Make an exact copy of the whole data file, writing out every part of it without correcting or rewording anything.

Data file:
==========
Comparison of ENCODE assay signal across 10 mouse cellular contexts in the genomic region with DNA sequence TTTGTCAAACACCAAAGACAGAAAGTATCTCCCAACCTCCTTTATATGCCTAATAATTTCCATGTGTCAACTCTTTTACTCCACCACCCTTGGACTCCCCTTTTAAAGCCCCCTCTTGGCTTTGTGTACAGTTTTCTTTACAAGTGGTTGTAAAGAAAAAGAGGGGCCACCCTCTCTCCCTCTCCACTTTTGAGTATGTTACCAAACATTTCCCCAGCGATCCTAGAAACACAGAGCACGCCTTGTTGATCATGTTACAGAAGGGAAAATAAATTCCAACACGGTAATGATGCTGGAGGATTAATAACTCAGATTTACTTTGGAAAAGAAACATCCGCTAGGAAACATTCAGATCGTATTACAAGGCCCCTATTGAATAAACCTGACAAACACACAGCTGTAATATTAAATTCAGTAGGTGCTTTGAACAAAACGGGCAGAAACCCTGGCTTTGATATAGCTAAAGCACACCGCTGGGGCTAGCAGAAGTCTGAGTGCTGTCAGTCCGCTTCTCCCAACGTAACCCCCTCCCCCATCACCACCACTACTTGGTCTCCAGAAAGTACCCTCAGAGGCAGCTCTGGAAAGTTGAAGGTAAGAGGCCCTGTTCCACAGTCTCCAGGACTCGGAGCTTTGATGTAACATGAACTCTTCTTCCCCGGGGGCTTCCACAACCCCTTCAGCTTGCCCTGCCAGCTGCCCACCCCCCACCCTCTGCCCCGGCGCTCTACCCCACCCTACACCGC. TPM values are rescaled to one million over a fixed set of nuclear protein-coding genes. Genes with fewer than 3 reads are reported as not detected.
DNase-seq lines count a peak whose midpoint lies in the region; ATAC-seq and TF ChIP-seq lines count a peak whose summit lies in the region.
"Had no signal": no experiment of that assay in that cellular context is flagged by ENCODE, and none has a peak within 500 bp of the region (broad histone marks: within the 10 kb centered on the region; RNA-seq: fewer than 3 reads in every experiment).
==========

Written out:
Comparison of ENCODE assay signal across 10 mouse cellular contexts in the genomic region with DNA sequence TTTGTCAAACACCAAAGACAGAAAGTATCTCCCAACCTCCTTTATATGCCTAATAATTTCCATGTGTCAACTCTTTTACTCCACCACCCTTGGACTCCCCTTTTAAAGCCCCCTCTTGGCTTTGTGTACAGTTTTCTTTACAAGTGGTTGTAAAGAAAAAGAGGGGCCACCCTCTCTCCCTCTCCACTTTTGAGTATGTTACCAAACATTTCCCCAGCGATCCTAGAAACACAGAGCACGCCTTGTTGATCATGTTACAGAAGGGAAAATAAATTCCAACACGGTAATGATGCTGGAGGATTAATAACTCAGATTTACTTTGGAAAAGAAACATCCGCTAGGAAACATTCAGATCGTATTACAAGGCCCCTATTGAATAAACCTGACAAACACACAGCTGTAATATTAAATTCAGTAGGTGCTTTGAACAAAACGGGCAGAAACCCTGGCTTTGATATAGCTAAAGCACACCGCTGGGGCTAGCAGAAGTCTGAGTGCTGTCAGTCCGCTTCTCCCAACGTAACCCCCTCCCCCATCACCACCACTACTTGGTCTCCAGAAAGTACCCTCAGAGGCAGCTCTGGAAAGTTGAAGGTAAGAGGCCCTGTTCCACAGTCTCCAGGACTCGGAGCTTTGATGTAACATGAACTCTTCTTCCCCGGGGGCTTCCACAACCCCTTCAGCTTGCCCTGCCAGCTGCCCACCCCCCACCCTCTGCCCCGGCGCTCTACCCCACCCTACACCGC. TPM values are rescaled to one million over a fixed set of nuclear protein-coding genes. Genes with fewer than 3 reads are reported as not detected.
DNase-seq lines count a peak whose midpoint lies in the region; ATAC-seq and TF ChIP-seq lines count a peak whose summit lies in the region.
"Had no signal": no experiment of that assay in that cellular context is flagged by ENCODE, and none has a peak within 500 bp of the region (broad histone marks: within the 10 kb centered on the region; RNA-seq: fewer than 3 reads in every experiment).